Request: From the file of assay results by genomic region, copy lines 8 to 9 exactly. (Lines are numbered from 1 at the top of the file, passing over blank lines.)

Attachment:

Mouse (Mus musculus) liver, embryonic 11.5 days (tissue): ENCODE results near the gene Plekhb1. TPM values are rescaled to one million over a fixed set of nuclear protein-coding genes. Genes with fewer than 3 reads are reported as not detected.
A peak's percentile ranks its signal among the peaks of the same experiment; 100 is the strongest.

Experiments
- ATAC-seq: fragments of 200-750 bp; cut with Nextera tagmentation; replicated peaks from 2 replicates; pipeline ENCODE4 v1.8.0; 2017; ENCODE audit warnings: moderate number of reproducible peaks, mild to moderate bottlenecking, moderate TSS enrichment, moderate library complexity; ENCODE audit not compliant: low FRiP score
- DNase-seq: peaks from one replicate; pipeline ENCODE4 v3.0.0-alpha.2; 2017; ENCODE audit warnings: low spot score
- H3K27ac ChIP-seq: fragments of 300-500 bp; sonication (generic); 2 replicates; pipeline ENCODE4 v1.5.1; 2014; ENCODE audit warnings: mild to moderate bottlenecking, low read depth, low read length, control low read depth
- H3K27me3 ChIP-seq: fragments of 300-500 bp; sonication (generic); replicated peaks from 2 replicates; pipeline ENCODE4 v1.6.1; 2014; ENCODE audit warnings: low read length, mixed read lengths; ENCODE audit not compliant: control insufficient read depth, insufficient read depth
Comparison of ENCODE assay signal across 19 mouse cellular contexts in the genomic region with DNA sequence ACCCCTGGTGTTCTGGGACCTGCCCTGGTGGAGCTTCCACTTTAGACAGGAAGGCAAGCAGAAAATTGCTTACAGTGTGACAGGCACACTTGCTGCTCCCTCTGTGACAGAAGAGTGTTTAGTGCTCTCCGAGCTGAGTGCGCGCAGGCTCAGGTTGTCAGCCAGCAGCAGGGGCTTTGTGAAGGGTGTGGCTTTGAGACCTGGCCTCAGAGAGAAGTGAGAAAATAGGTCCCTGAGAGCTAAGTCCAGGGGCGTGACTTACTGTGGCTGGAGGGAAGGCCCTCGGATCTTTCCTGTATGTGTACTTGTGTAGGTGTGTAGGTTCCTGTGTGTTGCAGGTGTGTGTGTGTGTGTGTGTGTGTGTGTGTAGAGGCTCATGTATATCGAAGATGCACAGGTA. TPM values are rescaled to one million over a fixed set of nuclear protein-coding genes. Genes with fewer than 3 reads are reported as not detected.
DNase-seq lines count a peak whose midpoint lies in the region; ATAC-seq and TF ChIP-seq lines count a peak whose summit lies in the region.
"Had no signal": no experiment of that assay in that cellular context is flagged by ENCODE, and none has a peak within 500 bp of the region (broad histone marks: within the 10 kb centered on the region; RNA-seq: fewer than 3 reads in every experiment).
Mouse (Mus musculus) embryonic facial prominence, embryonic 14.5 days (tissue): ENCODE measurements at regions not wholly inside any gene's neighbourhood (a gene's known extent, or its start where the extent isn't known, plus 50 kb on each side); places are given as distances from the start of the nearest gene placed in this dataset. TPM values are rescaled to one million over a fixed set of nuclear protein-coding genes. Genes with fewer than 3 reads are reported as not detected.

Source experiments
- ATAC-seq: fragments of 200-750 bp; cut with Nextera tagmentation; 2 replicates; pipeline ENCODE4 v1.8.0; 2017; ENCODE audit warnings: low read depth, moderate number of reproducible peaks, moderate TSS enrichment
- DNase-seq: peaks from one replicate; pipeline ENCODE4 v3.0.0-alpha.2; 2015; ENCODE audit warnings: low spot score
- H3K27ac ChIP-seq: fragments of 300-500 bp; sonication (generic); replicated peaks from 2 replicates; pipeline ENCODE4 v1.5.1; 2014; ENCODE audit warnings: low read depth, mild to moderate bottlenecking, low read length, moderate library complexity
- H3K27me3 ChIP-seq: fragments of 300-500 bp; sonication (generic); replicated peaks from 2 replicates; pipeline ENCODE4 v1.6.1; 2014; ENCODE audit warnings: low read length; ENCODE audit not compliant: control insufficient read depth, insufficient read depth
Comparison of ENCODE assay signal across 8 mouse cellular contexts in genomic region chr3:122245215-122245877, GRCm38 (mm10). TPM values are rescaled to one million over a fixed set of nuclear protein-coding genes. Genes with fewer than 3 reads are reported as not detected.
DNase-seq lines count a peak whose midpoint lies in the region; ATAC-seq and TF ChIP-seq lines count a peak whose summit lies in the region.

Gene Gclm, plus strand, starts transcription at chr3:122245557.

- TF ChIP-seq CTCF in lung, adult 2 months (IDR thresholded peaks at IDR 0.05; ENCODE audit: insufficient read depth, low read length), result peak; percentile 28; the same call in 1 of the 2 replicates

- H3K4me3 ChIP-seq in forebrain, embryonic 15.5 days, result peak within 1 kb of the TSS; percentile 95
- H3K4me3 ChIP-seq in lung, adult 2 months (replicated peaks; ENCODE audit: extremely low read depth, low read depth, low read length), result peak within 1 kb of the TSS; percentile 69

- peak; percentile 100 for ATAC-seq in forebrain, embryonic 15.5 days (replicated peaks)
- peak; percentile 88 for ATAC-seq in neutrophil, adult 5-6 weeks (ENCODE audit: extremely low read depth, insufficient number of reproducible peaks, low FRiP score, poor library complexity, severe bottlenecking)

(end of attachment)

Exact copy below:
Comparison of ENCODE assay signal across 19 mouse cellular contexts in the genomic region with DNA sequence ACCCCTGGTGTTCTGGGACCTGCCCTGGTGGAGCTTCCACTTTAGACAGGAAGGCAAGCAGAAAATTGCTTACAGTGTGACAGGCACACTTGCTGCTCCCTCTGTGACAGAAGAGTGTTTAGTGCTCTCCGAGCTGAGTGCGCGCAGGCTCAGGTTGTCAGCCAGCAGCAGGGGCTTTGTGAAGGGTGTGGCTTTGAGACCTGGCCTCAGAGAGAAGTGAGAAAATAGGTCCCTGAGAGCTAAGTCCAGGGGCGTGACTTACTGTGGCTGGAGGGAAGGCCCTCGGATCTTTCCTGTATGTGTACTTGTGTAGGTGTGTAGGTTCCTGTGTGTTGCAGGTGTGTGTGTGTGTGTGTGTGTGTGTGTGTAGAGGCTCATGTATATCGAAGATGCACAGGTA. TPM values are rescaled to one million over a fixed set of nuclear protein-coding genes. Genes with fewer than 3 reads are reported as not detected.
DNase-seq lines count a peak whose midpoint lies in the region; ATAC-seq and TF ChIP-seq lines count a peak whose summit lies in the region.